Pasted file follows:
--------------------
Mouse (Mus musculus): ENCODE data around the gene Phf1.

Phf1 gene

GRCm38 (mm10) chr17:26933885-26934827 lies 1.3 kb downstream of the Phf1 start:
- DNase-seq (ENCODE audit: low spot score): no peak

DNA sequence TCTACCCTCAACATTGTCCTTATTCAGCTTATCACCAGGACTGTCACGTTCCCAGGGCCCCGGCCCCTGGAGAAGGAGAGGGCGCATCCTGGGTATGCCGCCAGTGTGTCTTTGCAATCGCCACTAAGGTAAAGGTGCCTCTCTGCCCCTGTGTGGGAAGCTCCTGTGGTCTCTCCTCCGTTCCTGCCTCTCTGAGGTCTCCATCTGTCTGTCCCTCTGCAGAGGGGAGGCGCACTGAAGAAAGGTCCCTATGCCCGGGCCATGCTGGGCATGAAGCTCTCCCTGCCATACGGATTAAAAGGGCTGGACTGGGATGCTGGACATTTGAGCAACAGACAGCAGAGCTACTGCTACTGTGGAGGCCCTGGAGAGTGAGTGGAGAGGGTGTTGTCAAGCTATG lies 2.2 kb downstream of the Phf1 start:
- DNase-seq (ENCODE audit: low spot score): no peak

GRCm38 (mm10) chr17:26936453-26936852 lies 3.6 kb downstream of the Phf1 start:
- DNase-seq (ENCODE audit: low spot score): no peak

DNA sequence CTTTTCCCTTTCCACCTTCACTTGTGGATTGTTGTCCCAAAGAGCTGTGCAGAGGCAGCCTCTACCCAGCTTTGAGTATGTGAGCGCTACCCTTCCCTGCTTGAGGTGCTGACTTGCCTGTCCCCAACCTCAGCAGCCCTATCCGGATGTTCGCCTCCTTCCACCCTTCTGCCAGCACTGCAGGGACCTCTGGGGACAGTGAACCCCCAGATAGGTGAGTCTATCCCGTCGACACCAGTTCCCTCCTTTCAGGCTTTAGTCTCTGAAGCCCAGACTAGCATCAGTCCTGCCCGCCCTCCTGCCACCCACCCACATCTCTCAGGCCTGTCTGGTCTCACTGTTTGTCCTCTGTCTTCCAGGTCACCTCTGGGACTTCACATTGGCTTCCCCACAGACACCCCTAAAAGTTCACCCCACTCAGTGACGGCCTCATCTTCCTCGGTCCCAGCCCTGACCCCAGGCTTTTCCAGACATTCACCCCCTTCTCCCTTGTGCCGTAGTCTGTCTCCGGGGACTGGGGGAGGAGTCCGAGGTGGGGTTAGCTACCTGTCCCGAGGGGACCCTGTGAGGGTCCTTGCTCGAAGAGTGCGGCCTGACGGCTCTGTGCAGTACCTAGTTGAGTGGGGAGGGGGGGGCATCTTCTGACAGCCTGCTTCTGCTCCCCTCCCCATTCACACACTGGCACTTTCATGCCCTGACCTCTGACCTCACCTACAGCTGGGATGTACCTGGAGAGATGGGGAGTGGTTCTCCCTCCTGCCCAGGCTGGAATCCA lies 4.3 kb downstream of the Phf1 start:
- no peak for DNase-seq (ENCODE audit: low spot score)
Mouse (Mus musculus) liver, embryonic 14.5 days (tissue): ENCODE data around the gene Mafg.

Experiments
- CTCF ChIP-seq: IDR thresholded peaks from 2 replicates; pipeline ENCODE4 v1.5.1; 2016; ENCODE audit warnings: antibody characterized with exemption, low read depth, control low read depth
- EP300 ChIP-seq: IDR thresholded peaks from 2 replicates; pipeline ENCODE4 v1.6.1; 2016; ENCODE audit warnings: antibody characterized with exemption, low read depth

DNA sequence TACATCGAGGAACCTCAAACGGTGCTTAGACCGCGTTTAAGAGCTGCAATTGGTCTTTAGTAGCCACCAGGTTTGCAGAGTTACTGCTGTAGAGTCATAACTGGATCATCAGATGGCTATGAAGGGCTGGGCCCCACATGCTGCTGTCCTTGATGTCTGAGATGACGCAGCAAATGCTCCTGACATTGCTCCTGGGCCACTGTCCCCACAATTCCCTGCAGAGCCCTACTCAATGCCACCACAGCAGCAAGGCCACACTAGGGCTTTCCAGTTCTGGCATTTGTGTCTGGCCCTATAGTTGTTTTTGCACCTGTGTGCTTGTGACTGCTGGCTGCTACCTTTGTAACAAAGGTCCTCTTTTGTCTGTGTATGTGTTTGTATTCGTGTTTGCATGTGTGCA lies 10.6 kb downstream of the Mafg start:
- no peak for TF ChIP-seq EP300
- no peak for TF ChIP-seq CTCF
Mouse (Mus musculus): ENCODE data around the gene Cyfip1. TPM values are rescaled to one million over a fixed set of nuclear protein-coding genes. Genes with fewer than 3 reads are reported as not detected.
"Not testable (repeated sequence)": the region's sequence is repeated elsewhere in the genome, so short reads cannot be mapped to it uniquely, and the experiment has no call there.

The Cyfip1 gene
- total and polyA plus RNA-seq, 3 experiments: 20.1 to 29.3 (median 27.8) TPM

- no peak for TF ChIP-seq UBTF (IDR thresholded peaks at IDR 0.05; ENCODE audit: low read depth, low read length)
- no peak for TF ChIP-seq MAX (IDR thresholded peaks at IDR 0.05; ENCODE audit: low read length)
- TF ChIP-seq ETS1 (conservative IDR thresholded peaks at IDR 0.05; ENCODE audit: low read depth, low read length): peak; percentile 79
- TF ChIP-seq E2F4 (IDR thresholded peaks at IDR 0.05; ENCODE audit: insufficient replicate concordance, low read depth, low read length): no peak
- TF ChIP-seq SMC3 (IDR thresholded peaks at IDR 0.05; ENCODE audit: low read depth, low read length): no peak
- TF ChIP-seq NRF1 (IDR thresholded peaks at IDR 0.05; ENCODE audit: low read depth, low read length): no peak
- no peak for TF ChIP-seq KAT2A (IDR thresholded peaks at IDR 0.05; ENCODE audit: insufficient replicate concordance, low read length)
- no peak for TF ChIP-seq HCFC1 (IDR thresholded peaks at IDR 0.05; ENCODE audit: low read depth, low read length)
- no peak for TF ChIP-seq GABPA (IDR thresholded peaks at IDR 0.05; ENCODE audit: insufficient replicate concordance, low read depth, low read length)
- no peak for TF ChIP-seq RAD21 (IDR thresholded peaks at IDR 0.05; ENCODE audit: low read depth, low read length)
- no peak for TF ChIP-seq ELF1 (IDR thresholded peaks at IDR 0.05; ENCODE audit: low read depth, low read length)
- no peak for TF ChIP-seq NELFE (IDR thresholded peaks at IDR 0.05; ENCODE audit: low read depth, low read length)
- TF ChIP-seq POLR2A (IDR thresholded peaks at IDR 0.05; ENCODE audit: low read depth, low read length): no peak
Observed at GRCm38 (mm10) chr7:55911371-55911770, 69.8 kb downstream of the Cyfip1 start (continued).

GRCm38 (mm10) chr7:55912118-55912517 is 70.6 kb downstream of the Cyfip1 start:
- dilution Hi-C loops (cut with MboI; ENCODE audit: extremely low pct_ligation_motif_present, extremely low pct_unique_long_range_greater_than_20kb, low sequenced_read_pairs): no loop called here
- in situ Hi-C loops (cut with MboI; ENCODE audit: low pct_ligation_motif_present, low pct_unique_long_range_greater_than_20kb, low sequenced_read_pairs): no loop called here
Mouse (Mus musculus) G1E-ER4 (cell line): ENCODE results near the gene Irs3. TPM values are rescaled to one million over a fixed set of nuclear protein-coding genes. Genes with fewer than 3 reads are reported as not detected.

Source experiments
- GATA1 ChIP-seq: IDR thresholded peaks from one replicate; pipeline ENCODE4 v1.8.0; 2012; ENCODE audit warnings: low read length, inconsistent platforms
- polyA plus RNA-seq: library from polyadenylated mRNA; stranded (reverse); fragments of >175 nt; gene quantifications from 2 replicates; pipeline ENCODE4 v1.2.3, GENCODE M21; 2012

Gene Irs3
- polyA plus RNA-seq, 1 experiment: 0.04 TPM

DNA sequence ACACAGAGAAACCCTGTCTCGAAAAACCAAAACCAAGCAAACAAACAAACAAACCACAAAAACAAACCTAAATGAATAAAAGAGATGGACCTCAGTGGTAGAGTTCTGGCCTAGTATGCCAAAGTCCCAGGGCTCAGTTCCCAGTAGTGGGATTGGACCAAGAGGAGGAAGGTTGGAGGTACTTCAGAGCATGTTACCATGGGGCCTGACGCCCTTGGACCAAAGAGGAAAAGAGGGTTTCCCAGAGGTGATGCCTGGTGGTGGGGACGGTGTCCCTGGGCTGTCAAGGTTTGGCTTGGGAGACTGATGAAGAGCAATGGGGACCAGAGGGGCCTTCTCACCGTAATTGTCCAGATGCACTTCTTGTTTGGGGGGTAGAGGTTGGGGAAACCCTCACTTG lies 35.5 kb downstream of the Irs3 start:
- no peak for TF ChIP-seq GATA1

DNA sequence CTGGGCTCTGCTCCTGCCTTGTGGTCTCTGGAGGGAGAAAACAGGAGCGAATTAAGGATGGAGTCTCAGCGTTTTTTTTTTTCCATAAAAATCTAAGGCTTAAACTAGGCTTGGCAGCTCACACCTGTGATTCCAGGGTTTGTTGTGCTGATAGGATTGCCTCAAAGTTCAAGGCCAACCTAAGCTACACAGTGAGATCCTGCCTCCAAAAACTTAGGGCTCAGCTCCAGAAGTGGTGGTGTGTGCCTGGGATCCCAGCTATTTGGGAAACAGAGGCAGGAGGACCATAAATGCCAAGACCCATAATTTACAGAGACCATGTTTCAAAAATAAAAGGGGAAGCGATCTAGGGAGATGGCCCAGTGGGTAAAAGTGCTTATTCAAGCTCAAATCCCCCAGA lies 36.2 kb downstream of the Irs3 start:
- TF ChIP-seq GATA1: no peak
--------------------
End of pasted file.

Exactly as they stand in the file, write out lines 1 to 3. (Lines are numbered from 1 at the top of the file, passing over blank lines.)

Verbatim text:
Mouse (Mus musculus): ENCODE data around the gene Phf1.

Phf1 gene

GRCm38 (mm10) chr17:26933885-26934827 lies 1.3 kb downstream of the Phf1 start: